The Reasons Behind Driver Shortage in the Trucking Industry

Written by: 
Heather Giordano
Posted on: 
May 9, 2016

So much talk of a driver shortage, what are the primary reasons the industry is struggling with a driver shortage? Let's take a look.


The median age of the over-the-road truck driver is 49, compared with just 42 for all U.S. workers. Some sectors within the trucking industry have an even higher median age. Private fleet drivers have a median age of 52 years old. Additionally, the current age requirement to drive a tractor-trailer across interstate lines is 21. This means that interstate motor carriers miss out on the population between 18 and 21. Often, these individuals obtain employment in construction or the service industry as they can start their careers at a younger age.



Females make up 47% of all U.S. workers, yet only makeup 6% of all truck drivers, according to the U.S. Department of Labor. The number is holding steady between 4.5% and 6% since 2000.


As a newbie in the industry drivers are typically assigned routes that put them in the road for long periods of time before they return home, averaging a week or two. This makes it a lifestyle not just a career, unfortunately this lifestyle does not fit with everyone's desires. Eventually, many drivers move into regional or local driving positions with tenure.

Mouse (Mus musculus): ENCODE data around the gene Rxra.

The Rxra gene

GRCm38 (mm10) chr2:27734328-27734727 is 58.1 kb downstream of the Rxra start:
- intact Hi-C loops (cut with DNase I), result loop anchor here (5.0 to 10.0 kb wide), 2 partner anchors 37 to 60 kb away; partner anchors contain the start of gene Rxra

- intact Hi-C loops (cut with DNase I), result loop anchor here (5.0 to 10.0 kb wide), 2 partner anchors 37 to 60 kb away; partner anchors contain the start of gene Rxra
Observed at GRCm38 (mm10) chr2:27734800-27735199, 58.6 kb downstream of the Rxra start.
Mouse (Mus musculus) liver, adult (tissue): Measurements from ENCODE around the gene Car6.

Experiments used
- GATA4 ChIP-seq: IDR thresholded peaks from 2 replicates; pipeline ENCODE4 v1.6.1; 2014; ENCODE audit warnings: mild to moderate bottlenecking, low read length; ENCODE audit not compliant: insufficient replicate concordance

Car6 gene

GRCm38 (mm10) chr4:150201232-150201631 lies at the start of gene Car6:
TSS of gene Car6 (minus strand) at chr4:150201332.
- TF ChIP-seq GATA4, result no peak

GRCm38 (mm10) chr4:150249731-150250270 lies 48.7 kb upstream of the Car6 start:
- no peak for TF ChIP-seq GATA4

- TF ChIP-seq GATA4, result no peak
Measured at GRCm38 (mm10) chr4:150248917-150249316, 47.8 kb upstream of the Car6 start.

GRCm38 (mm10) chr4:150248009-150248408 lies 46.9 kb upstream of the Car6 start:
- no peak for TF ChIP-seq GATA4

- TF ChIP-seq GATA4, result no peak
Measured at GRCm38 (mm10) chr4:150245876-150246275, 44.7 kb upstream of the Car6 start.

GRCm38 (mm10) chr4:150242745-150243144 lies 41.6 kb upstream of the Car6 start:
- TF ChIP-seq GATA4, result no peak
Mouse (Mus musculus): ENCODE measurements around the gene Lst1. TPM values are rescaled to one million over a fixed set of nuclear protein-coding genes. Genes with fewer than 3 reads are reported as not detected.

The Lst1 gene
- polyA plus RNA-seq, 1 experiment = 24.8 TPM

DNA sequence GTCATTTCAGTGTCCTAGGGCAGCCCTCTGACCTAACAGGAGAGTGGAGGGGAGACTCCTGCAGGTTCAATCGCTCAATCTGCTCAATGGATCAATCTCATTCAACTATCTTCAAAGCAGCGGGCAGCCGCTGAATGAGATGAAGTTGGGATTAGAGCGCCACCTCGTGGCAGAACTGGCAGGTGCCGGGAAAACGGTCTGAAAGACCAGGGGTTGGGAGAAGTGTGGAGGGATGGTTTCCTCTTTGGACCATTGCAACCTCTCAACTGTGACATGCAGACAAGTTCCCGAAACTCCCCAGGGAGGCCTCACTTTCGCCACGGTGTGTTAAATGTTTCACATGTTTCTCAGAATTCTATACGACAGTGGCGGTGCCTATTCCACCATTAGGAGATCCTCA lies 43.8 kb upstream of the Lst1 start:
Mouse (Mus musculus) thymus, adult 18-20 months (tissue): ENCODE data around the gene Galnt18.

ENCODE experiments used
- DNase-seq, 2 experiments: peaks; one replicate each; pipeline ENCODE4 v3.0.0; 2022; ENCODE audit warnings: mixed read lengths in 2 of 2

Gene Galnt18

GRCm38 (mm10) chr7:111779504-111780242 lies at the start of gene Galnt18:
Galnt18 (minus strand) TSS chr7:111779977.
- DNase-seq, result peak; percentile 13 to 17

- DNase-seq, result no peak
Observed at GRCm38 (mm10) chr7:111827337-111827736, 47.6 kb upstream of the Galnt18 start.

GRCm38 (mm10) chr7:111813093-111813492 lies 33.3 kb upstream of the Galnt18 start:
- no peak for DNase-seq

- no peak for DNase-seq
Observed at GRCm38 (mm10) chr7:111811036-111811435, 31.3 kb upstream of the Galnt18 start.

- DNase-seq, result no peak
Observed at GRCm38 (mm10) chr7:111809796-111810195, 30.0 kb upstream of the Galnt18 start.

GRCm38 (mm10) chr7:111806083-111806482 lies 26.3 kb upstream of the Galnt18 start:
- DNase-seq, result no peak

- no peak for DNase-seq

Job Market

With the current job market so improved there are many job alternatives available for current would-be drivers. Many of these alternative jobs often carry much less responsibility and regulatory guidelines to adhere to.

ATAs 2014 Driver Compensation Study
10 U.S. Department of Labor
11 The American Transportation Research Institute (ATRI) completed a study regarding truck driver ages.
That study is available at www.atri-online.org12ATAs 2014 Driver Compensation Study
13 ATA is calling for lowering of the minimum age requirement through a graduated commercial driver's license program.
See the press release here: